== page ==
4. How many times we repeat a concept or plot point, rephrasing it, for emphasis.

Sometimes we do need to repeat an idea for our readers.

  • It might be complex, so we introduce it in chunks and rehash a bit of what we’ve already revealed.
  • It might be that one character is out of the know, and needs to be clued in.
  • It might be that something is simply important enough–or will be important enough later–that we want to give it some emphasis via repetition.

All that’s fine. Totally fine. The key is to balance how often we’re repeating or emphasizing something. Even if we vary the way the topic is repeated, using different phrases and different tones, it can get to be too much, especially in early drafts.

So, what do you find it difficult to balance when you write? What comes naturally to you? Do you find yourself feeling overwhelmed by the great balancing act?

Victoria Grefer is the author the Herezoth trilogy, which begins with “The Crimson League” and has new editions coming out this fall. She also has a writer’s handbook out, titled “Writing for You: A Novelist’s Guide to the Craft of Fiction.”

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12 responses to “Creative Writing: The great balancing act of crafting fiction

  1. I work a story with an ensemble cast, so I have trouble finding balance between all of them. The goal is to give each character at least one scene to shine in for a book with one or two having the main focus. That’s the easy part. The hard part is when all 6-7 main characters are in a scene and talking. I find that I’m always forgetting one or two, so I have to add them in. Gets very confusing.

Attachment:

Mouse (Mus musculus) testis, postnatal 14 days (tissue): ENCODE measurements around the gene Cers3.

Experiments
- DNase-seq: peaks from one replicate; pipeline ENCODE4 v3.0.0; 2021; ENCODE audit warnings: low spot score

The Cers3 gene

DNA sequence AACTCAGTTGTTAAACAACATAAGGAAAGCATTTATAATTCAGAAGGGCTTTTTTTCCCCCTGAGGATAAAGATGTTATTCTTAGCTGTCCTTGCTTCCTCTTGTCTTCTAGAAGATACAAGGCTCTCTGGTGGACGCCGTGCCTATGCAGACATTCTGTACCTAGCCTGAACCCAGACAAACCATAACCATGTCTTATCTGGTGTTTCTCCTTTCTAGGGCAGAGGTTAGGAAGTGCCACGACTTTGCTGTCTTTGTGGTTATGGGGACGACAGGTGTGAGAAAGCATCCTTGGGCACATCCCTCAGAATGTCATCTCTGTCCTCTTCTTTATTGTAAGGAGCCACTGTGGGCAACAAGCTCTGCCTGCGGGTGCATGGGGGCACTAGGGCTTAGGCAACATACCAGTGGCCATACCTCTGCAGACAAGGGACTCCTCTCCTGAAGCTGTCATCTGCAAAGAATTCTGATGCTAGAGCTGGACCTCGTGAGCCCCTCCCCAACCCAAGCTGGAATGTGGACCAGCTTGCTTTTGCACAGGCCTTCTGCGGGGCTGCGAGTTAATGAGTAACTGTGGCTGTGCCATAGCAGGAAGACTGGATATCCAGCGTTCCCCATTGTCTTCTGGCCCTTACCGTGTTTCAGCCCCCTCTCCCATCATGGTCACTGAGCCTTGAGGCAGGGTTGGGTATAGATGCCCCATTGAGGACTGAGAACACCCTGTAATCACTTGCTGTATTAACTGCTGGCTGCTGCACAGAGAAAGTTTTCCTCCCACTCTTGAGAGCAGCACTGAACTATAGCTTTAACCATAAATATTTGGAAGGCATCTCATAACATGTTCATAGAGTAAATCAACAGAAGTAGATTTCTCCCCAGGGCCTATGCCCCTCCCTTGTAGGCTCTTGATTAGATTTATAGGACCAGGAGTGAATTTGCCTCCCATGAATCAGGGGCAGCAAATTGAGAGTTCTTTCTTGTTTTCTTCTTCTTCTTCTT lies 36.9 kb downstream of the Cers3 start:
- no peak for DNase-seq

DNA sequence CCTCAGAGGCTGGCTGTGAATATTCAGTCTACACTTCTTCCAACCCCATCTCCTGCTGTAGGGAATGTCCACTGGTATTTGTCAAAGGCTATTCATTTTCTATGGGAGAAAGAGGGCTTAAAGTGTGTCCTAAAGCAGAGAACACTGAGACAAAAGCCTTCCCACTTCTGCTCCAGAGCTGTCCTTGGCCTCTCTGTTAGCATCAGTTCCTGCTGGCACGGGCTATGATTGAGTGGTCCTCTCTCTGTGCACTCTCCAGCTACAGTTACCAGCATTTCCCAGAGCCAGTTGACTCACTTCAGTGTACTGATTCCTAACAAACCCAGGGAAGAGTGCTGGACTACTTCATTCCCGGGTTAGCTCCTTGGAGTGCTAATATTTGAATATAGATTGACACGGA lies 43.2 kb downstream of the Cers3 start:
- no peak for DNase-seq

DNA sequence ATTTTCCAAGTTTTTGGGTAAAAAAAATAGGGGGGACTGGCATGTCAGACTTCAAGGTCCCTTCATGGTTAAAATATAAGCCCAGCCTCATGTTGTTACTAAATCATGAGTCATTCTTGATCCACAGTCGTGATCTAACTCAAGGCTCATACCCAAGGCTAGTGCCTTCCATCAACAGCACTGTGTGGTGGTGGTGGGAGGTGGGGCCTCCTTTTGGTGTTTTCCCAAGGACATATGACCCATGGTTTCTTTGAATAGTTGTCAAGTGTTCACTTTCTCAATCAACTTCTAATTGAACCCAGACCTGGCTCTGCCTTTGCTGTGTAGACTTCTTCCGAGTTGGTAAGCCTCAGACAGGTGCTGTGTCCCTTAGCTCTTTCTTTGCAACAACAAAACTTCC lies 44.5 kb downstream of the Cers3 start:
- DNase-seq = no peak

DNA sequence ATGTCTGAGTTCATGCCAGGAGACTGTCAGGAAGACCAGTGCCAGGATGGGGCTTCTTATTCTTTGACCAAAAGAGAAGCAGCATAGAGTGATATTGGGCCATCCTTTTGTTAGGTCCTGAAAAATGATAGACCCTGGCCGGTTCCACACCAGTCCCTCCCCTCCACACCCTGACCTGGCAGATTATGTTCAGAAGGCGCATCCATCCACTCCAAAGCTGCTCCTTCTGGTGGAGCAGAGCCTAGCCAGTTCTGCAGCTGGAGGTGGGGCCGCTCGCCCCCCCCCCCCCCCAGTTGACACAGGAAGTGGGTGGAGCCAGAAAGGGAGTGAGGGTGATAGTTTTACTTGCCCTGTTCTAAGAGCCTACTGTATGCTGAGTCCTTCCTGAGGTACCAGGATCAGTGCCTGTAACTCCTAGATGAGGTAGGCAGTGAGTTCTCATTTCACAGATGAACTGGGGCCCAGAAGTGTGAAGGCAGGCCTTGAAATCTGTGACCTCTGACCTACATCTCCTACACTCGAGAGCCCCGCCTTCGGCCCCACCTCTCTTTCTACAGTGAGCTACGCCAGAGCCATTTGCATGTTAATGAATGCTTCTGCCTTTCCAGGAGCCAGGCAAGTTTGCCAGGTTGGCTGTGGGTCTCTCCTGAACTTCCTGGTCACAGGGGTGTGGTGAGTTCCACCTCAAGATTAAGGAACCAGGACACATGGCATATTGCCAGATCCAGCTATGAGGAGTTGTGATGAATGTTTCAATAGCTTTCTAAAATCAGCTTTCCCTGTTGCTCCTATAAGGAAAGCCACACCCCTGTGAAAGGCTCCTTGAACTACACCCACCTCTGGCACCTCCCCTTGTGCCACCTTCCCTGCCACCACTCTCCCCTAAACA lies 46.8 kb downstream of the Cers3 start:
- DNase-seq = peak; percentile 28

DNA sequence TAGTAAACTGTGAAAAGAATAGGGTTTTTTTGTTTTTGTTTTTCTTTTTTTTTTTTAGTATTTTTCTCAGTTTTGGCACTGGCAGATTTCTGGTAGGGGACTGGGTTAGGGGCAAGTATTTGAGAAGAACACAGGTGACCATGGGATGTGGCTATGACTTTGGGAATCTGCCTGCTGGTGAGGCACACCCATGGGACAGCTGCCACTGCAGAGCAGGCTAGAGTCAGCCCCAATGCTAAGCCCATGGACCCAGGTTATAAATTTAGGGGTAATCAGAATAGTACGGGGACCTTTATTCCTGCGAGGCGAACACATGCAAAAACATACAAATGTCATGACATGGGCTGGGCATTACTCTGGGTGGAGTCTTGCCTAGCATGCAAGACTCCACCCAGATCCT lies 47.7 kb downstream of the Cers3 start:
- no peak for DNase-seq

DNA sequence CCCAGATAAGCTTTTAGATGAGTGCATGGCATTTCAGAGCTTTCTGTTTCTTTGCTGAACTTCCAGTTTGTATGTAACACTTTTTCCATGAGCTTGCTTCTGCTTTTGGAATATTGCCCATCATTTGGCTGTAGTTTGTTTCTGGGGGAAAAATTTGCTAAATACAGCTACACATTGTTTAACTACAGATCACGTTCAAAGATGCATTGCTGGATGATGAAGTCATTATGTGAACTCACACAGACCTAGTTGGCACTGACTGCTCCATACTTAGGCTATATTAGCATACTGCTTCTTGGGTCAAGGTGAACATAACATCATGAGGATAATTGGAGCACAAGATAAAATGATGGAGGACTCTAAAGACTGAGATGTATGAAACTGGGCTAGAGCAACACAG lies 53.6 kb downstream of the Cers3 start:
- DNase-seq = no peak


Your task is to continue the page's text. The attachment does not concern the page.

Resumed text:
• I have some moments like that in The Crimson League. it’s tough!!! when so many people are together….and you can’t logically exclude one or send him off somewhere for the conversation….

      • I have noticed that one or two characters can work rather well with only having a few statements of insight. So I’m trying to work it like a real group where you have your chatterboxes and your patient listeners.

  2. Reblogged this on Kaitlyn Deann and commented:
    “Repeat words or structures too often, and your writing will sound stilted. I can say that, personally, after having an interesting and cohesive story, there are few things that I need more to invest in a novel than a basic variety of vocabulary and sentence structure. Otherwise I feel like I’m reading a child’s writing. It’s just TOO basic. TOO simple.”

  3. Great post, thanks for sharing. You always give me a lot to think of to help improve my writing! 🙂

  4. Hi VIctoria, your post comes at a time when I am applying lessons from “Self-Editing for Fiction Writers”. I just re-read the chapter on Easy Beats. The authors go into some detail on providing enough inner monolog and beats to move the story along, without getting in the way of telling the story.

    Then they opine that there is no right answer, as it is something each writer much discover for themselves.

    I guess only critiques and beta readings can give us hints.

    Thank you,

    Silent

  5. Pingback: Why “Balance” in Fiction Rarely Means a 50/50 Split | Creative Writing with the Crimson League